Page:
Background: Although it is widely accepted that serotonin plays a pivotal role in emotional perception and processing, the role of serotonin in cognition is less clear. The present study investigated the implications of introducing emotional faces in a measure of cognitive control functioning. The measure was explored in association with the serotonin transporter polymorphism (5-HTTLPR), linked to serotonin transmission in the brain. An integrative model of emotional processing was used to illustrate cognitive control functioning in emotional processing and potential 5-HTTLPR-dependent diatheses for depressive symptomatology. As previous studies have shown the effect of sex on the relationship between 5-HTTLPR subtypes and cognitive measures, we also included sex as a variable in our analyses.
Methods: Sixty healthy participants were recruited in an experimental design. The participants underwent an extensive screening procedure and gave blood samples for 5-HTTLPR analysis. A new computerized test, labeled the Emo n-back, was constructed to explore the implications of presenting emotional categories of human faces in a paradigm measuring aspects of cognitive control functioning. Emotional categories within the Emo n-back were analyzed to spot 5-HTTLPR-dependent variation in cognitive and emotional perception and processing in males and females.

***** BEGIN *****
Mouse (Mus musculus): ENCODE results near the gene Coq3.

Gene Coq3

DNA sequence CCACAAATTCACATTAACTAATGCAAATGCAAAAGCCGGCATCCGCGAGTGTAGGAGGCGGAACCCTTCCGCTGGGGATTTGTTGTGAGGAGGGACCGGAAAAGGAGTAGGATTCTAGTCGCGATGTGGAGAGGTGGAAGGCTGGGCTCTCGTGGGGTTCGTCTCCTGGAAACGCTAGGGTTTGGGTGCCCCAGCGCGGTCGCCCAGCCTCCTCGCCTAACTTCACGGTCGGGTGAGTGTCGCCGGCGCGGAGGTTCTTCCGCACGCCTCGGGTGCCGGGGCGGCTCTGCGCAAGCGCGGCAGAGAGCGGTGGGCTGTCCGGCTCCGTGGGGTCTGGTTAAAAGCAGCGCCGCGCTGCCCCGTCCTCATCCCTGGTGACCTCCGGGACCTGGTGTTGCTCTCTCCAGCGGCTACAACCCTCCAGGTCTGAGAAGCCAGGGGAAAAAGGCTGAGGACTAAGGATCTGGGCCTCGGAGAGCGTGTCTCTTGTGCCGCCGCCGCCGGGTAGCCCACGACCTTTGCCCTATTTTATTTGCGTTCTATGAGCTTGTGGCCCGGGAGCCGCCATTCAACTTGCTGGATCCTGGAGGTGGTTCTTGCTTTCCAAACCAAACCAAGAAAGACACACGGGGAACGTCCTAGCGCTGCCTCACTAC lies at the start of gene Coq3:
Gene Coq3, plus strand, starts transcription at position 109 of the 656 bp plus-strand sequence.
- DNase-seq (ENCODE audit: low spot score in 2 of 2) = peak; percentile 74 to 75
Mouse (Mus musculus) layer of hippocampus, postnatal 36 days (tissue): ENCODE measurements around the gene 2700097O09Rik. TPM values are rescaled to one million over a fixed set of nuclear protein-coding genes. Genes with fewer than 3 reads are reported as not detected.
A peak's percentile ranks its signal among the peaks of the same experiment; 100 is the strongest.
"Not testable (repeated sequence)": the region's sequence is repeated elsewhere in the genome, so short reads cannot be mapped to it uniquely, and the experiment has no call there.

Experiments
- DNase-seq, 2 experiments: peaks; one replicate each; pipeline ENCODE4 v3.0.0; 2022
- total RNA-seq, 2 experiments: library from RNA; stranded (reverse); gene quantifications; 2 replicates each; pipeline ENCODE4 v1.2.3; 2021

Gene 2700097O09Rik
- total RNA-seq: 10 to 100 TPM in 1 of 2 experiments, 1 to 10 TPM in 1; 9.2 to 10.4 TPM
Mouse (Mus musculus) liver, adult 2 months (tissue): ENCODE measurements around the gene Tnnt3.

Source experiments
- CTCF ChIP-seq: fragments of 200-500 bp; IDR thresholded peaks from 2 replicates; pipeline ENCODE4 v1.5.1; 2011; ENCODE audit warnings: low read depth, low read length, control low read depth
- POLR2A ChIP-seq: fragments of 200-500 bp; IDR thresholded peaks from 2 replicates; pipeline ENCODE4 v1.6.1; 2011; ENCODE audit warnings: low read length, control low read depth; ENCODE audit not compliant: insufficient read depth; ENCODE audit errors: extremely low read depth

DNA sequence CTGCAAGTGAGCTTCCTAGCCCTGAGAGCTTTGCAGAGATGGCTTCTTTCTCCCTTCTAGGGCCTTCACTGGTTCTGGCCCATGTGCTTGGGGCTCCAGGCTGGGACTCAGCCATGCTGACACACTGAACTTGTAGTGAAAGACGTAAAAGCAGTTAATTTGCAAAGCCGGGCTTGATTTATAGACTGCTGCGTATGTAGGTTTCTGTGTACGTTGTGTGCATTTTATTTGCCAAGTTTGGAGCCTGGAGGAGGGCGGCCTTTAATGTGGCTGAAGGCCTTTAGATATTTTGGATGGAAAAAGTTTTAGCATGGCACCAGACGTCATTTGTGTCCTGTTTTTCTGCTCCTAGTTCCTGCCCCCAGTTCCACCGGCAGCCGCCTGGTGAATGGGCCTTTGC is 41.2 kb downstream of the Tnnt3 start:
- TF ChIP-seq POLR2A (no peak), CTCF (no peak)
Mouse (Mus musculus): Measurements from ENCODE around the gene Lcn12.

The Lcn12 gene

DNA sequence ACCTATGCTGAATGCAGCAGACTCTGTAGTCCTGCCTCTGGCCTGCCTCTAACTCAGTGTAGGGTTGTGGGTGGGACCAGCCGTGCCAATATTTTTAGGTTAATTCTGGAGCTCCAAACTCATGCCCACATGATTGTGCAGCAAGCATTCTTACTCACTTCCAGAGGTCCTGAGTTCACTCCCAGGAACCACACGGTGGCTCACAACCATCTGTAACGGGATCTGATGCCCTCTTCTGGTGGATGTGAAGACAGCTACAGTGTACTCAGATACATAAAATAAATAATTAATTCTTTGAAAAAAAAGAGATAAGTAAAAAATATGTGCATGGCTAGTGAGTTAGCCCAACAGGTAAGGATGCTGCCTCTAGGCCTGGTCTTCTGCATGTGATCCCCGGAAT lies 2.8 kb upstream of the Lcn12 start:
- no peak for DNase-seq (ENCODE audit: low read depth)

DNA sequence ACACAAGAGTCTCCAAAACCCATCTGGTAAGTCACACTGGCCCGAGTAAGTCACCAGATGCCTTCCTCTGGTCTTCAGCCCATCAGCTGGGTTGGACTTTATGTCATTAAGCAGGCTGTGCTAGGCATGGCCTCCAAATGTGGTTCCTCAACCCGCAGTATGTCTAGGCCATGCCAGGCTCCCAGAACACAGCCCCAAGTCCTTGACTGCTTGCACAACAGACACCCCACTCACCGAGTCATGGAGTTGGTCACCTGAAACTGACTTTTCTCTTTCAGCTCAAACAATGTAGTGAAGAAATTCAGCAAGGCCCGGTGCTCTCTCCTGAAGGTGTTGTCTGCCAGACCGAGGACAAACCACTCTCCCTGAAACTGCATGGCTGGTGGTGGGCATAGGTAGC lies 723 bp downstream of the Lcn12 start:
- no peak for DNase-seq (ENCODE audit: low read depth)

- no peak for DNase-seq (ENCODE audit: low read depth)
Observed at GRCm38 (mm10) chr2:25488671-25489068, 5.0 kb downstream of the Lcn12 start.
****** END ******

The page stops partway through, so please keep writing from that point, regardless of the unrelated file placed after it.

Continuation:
Results: Exposure to different emotional categories had specific effects on cognitive control functions as measured by the Emo n-back. Participants showed significantly decreased accuracy on the n-back task when presented with successive images from the negative emotional categories, and this effect was most pronounced for sad compared with neutral faces. A three-way interaction effect was found between sex, 5-HTTLPR polymorphism and emotional categories within the Emo n-back. Examination of this interaction revealed a distinct pattern for female short 5-HTTLPR carriers indicating an increased sensitivity to the sad emotional category in this subgroup of participants.
Conclusion: Sex and 5-HTTLPR polymorphism had a significant impact on accuracy in a measure of cognitive control function. The effect is most pronounced when presented with sad human faces, indicating altered sex- 5-HTTLPR-dependent processing linked to specific emotional content. The Emo n-back indicated mechanisms that might represent diatheses for depressive symptomatology by demonstrating the different genotypes to reveal distinct patterns in the way they process adverse environmental stimuli.